Egypt Helps the World Overcome a Travel Crisis
The International Tourism Organisation (ITO) appointed Dr. Mumdouh El Beltagy, the Egyptian Minister of Tourism, as head of a Crisis Committee (CI) to restore confidence in world travel and tourism. The first CI meeting was held in London alongside the annual World Travel Market, one of the largest gatherings of the industry in which wholesale deals are conducted with tour operators.
by Adel Murad*
ITO estimates that world tourism has declined by some 15% in the last two months, since the terrorist attacks in the US. The problem is widespread and not restricted to countries in the Middle East. The roots are found in the fear of flying and the reluctance to travel. All tourist destinations in the Middle East, including Egypt, have suffered the side effects of this crisis, despite great efforts to illustrate that security levels are maintained at high levels, and that many tourists have enjoyed the hospitality of the Egyptian people.
Dr. Beltagy suggested in the first meeting of the CI that the name should be changed to Revival Committee to reflect the confidence in the industry that the current slow down is temporary and manageable. The suggestion was approved unanimously by the committee which includes 21 ministers and 15 industry experts. The committee will hold its next meeting in Berlin in March 2002.
Among the recommendations suggested by Dr Beltagy is the co-operation of all sides within the industry to promote and encourage tourism and restore confidence in the sector. He also indicated that credit facilities should be extended to tourist establishments to help them overcome their difficulties. He said that although the crisis is international, it should be handled at the national level according to local circumstances.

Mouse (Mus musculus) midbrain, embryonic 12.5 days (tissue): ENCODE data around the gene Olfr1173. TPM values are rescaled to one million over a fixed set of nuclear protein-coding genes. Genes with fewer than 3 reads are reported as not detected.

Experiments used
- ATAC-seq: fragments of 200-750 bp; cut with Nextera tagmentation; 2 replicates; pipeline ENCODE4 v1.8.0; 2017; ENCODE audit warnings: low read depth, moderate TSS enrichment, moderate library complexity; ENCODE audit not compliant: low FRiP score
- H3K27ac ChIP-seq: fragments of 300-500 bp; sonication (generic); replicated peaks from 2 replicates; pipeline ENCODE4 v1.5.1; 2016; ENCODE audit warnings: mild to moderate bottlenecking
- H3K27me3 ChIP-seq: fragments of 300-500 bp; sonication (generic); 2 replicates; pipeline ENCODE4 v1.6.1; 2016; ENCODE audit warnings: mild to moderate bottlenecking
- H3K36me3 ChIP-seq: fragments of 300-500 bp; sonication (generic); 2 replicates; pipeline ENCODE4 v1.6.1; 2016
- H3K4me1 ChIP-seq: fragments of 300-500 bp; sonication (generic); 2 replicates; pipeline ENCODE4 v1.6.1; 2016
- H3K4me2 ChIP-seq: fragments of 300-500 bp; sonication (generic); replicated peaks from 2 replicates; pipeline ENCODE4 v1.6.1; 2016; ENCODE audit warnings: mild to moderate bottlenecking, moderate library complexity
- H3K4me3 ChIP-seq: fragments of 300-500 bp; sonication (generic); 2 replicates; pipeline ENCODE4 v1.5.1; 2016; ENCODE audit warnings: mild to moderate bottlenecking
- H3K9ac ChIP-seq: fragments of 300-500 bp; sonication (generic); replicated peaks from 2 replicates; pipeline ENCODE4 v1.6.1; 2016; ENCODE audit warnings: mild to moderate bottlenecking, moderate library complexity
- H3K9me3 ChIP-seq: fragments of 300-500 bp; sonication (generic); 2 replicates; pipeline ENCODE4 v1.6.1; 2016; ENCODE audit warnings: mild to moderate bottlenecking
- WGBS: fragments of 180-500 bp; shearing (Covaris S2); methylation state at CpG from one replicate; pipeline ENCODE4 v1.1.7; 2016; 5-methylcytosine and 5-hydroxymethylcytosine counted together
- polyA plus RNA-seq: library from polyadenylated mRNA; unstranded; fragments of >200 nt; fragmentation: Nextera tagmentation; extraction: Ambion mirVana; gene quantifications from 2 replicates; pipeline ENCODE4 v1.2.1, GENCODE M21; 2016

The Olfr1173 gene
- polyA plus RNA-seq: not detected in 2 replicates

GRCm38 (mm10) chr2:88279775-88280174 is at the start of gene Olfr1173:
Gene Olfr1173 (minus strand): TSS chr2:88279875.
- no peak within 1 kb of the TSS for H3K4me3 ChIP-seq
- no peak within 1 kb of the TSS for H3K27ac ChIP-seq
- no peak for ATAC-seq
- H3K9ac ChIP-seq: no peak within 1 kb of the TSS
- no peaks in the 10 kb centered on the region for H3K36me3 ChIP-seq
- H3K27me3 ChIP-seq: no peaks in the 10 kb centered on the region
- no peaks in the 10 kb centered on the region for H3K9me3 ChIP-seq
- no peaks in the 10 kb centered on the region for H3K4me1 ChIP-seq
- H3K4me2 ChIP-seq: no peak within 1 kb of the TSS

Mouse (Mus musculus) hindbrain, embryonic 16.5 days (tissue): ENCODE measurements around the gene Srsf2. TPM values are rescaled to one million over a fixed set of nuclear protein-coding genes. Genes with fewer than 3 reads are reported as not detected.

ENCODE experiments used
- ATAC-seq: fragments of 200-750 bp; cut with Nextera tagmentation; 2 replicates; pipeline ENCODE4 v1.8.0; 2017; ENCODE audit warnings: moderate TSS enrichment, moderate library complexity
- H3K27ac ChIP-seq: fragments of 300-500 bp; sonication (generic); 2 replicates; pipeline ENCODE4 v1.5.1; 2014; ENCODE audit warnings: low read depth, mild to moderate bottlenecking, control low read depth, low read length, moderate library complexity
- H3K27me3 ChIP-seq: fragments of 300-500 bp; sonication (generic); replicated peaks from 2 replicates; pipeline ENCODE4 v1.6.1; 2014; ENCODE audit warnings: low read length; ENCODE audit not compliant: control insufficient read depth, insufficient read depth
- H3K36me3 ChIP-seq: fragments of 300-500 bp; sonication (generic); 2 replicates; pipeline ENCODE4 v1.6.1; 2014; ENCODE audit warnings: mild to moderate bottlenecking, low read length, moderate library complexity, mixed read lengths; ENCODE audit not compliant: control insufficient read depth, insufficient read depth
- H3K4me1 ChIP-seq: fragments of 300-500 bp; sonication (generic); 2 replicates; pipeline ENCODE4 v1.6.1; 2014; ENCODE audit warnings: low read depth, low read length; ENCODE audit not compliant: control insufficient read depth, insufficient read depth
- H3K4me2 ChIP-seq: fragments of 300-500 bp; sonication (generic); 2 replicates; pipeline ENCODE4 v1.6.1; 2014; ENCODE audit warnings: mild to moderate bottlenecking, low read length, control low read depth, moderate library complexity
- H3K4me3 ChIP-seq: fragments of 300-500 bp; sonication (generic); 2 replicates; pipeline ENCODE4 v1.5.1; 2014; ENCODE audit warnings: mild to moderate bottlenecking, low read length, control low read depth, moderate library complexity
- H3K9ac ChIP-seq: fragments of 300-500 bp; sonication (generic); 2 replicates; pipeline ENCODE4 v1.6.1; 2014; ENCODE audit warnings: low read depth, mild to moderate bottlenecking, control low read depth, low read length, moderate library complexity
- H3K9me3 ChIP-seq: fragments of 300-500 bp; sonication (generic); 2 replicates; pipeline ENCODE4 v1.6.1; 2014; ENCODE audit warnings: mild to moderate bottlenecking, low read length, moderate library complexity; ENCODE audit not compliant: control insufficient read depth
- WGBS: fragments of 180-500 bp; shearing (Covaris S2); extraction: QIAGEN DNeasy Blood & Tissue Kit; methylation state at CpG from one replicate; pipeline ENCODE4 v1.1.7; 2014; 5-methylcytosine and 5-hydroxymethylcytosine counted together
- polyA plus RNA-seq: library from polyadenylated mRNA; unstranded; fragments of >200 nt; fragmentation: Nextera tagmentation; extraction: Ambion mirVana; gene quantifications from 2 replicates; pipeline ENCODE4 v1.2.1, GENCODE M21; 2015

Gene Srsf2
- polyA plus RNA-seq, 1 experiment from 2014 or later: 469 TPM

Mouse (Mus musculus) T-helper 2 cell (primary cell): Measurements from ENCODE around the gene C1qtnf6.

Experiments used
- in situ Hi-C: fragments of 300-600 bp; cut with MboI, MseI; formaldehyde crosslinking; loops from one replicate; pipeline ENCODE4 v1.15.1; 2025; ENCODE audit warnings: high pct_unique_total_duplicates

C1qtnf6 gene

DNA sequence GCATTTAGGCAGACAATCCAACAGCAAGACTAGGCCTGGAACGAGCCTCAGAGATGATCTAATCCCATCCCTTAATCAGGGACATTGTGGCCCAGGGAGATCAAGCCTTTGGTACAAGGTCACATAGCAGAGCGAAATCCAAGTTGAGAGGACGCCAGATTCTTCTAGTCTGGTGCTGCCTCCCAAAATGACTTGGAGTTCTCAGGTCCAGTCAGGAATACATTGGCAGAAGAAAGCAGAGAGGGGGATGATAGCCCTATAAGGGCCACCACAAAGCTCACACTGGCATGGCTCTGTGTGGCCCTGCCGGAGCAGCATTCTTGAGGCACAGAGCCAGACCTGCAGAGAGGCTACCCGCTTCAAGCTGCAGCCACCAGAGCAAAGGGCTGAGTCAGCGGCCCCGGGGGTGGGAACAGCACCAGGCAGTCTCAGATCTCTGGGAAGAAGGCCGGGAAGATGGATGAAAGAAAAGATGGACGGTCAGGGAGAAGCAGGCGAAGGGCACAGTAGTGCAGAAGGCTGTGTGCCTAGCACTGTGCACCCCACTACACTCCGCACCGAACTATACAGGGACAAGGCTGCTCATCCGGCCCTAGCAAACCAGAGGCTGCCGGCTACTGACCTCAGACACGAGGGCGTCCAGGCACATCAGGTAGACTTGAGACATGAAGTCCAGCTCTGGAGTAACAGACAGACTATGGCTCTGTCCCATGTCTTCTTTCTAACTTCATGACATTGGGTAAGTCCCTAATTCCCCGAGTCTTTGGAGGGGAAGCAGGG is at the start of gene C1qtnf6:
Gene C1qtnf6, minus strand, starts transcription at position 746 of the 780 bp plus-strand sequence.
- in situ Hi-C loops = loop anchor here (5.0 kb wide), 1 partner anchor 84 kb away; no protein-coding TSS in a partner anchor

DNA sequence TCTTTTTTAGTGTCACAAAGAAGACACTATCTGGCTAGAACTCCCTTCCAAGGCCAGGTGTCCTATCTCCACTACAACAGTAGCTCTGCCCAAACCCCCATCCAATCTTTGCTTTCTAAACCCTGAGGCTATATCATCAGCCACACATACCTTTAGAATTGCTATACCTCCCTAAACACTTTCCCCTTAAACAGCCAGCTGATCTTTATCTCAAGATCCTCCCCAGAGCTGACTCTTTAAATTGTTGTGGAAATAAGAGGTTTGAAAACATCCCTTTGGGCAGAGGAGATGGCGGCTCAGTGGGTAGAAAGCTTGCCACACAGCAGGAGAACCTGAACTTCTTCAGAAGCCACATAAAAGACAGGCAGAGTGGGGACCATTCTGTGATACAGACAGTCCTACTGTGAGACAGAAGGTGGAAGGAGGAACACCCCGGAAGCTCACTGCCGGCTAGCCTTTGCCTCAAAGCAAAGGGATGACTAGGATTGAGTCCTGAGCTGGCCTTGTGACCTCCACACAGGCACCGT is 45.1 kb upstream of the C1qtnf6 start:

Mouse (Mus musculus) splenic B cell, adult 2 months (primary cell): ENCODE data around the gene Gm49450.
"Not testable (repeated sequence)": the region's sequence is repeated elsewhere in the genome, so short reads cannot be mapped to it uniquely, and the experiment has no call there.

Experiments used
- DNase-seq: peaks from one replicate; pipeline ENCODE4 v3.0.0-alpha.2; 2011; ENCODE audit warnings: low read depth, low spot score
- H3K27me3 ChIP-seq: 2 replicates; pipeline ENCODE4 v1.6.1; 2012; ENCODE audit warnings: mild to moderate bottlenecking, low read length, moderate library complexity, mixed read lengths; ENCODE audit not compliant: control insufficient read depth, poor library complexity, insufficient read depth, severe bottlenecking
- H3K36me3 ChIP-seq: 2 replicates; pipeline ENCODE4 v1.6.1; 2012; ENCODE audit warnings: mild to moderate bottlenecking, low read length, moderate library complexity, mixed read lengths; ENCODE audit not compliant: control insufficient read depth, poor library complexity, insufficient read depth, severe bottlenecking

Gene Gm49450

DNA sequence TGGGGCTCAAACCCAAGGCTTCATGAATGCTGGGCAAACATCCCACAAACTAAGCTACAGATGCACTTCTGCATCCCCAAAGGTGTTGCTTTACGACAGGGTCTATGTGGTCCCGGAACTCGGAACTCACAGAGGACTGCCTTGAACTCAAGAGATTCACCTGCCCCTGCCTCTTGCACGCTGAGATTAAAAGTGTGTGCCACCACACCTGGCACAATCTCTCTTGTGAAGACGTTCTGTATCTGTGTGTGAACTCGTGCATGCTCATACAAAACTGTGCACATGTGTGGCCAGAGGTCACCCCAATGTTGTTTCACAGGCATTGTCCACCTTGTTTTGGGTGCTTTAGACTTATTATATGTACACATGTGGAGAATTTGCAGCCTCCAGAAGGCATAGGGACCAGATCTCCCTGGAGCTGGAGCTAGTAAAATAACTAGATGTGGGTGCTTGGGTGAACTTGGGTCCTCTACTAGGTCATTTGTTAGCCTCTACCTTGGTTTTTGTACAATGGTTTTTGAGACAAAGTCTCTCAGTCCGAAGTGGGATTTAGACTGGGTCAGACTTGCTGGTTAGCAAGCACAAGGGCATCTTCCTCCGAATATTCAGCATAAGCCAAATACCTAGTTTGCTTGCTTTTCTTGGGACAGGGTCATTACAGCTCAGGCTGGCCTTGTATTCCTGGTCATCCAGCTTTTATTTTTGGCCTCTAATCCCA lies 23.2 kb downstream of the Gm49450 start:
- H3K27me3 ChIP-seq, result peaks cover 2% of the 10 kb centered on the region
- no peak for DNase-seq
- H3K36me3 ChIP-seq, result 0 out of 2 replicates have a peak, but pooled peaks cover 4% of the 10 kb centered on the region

Egypt has taken active steps to encourage the return of tourists, slashing the prices of internal flights by 40% and reducing entry fees to some tourist attractions. Tourists in Egypt this winter have reported fine weather, remarkable hospitality and absolute security. They see the relative lack of crowds at some world-famous attractions as a real bonus.
One of the recommendations adopted by the ITO was to dissociate between Islam and terrorism. Most industry experts agree that terrorism has nothing to do with religion, and that the image of Islam has been a victim of the terror attacks. The damage is definitely not restricted to Islamic or Middle Eastern countries. Mexico, which relies on American tourists for 80% of its revenues, has seen its tourism decimated in the last two months. Islamic countries, though, suffered most in the current crisis.
According to ITO chief, Francesco Frangialli, tourism will still record a positive note for this year. Growth in revenues for the whole of 2001 is likely to show an increase of 1%, instead of the forecast of 4%. Most of the gains, however, occurred prior to September 11. The current forecast is for the industry to regain its growth momentum in the second half of 2002. This coincides with the expected end of global recession in world economies.
* The author is an Egyptian writer and journalist resident in London, UK. In a personal gesture he is planning to visit Egypt, as a tourist, at the end of December 2001.
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